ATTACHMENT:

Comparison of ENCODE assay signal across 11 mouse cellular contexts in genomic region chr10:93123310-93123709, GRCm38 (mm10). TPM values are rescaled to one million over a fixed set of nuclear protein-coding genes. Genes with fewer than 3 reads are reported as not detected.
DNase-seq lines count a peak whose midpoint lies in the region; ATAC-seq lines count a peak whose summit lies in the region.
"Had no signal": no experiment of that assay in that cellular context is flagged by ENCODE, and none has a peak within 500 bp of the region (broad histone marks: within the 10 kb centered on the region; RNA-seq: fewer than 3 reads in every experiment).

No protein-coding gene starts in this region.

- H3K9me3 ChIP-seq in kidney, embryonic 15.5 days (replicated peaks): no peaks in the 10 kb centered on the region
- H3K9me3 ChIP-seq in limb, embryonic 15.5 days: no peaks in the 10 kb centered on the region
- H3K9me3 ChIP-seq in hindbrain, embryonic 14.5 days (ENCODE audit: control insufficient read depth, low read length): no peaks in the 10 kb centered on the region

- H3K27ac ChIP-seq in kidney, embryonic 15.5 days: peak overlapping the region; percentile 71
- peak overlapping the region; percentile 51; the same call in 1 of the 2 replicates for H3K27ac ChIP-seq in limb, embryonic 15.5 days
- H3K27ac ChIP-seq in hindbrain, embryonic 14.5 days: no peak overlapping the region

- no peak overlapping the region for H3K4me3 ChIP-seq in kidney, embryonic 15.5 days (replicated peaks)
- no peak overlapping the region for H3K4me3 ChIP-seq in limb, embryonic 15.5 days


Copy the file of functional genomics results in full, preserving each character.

Comparison of ENCODE assay signal across 11 mouse cellular contexts in genomic region chr10:93123310-93123709, GRCm38 (mm10). TPM values are rescaled to one million over a fixed set of nuclear protein-coding genes. Genes with fewer than 3 reads are reported as not detected.
DNase-seq lines count a peak whose midpoint lies in the region; ATAC-seq lines count a peak whose summit lies in the region.
"Had no signal": no experiment of that assay in that cellular context is flagged by ENCODE, and none has a peak within 500 bp of the region (broad histone marks: within the 10 kb centered on the region; RNA-seq: fewer than 3 reads in every experiment).

No protein-coding gene starts in this region.

- H3K9me3 ChIP-seq in kidney, embryonic 15.5 days (replicated peaks): no peaks in the 10 kb centered on the region
- H3K9me3 ChIP-seq in limb, embryonic 15.5 days: no peaks in the 10 kb centered on the region
- H3K9me3 ChIP-seq in hindbrain, embryonic 14.5 days (ENCODE audit: control insufficient read depth, low read length): no peaks in the 10 kb centered on the region

- H3K27ac ChIP-seq in kidney, embryonic 15.5 days: peak overlapping the region; percentile 71
- peak overlapping the region; percentile 51; the same call in 1 of the 2 replicates for H3K27ac ChIP-seq in limb, embryonic 15.5 days
- H3K27ac ChIP-seq in hindbrain, embryonic 14.5 days: no peak overlapping the region

- no peak overlapping the region for H3K4me3 ChIP-seq in kidney, embryonic 15.5 days (replicated peaks)
- no peak overlapping the region for H3K4me3 ChIP-seq in limb, embryonic 15.5 days